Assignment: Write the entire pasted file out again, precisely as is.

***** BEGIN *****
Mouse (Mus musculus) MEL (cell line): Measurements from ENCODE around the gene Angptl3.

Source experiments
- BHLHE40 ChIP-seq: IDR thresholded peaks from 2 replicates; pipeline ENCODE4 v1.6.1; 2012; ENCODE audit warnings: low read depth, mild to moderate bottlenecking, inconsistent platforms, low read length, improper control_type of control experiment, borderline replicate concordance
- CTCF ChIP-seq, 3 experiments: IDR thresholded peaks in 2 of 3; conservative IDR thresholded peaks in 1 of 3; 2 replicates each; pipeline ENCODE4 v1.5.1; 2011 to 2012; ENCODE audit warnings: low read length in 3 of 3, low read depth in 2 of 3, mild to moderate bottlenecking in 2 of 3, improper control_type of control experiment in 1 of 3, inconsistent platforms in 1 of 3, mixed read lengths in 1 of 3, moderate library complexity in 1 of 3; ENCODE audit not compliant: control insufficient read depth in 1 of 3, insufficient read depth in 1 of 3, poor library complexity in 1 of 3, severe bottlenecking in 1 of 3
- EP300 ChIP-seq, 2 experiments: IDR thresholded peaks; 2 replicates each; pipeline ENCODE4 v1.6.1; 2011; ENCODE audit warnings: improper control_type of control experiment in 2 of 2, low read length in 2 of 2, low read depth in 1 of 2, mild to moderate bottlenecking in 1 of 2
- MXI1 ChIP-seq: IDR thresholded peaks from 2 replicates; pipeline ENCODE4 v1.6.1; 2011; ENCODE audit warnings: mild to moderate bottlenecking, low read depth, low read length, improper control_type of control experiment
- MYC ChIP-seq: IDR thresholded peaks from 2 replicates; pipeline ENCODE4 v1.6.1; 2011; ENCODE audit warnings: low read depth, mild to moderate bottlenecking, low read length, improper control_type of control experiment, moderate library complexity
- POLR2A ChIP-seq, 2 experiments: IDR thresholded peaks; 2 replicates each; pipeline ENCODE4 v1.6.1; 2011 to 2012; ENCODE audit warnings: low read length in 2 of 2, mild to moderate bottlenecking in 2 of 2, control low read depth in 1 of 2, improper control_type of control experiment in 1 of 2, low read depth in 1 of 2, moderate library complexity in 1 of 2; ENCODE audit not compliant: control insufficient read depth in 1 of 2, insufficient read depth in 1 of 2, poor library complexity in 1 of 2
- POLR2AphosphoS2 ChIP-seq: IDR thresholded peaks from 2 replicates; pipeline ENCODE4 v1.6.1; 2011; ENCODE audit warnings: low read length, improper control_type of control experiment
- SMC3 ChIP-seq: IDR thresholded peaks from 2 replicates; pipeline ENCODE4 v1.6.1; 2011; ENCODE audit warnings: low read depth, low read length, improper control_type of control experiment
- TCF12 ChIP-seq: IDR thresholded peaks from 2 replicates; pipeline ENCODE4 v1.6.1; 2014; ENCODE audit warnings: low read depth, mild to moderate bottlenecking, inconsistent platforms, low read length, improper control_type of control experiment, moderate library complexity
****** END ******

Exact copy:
Mouse (Mus musculus) MEL (cell line): Measurements from ENCODE around the gene Angptl3.

Source experiments
- BHLHE40 ChIP-seq: IDR thresholded peaks from 2 replicates; pipeline ENCODE4 v1.6.1; 2012; ENCODE audit warnings: low read depth, mild to moderate bottlenecking, inconsistent platforms, low read length, improper control_type of control experiment, borderline replicate concordance
- CTCF ChIP-seq, 3 experiments: IDR thresholded peaks in 2 of 3; conservative IDR thresholded peaks in 1 of 3; 2 replicates each; pipeline ENCODE4 v1.5.1; 2011 to 2012; ENCODE audit warnings: low read length in 3 of 3, low read depth in 2 of 3, mild to moderate bottlenecking in 2 of 3, improper control_type of control experiment in 1 of 3, inconsistent platforms in 1 of 3, mixed read lengths in 1 of 3, moderate library complexity in 1 of 3; ENCODE audit not compliant: control insufficient read depth in 1 of 3, insufficient read depth in 1 of 3, poor library complexity in 1 of 3, severe bottlenecking in 1 of 3
- EP300 ChIP-seq, 2 experiments: IDR thresholded peaks; 2 replicates each; pipeline ENCODE4 v1.6.1; 2011; ENCODE audit warnings: improper control_type of control experiment in 2 of 2, low read length in 2 of 2, low read depth in 1 of 2, mild to moderate bottlenecking in 1 of 2
- MXI1 ChIP-seq: IDR thresholded peaks from 2 replicates; pipeline ENCODE4 v1.6.1; 2011; ENCODE audit warnings: mild to moderate bottlenecking, low read depth, low read length, improper control_type of control experiment
- MYC ChIP-seq: IDR thresholded peaks from 2 replicates; pipeline ENCODE4 v1.6.1; 2011; ENCODE audit warnings: low read depth, mild to moderate bottlenecking, low read length, improper control_type of control experiment, moderate library complexity
- POLR2A ChIP-seq, 2 experiments: IDR thresholded peaks; 2 replicates each; pipeline ENCODE4 v1.6.1; 2011 to 2012; ENCODE audit warnings: low read length in 2 of 2, mild to moderate bottlenecking in 2 of 2, control low read depth in 1 of 2, improper control_type of control experiment in 1 of 2, low read depth in 1 of 2, moderate library complexity in 1 of 2; ENCODE audit not compliant: control insufficient read depth in 1 of 2, insufficient read depth in 1 of 2, poor library complexity in 1 of 2
- POLR2AphosphoS2 ChIP-seq: IDR thresholded peaks from 2 replicates; pipeline ENCODE4 v1.6.1; 2011; ENCODE audit warnings: low read length, improper control_type of control experiment
- SMC3 ChIP-seq: IDR thresholded peaks from 2 replicates; pipeline ENCODE4 v1.6.1; 2011; ENCODE audit warnings: low read depth, low read length, improper control_type of control experiment
- TCF12 ChIP-seq: IDR thresholded peaks from 2 replicates; pipeline ENCODE4 v1.6.1; 2014; ENCODE audit warnings: low read depth, mild to moderate bottlenecking, inconsistent platforms, low read length, improper control_type of control experiment, moderate library complexity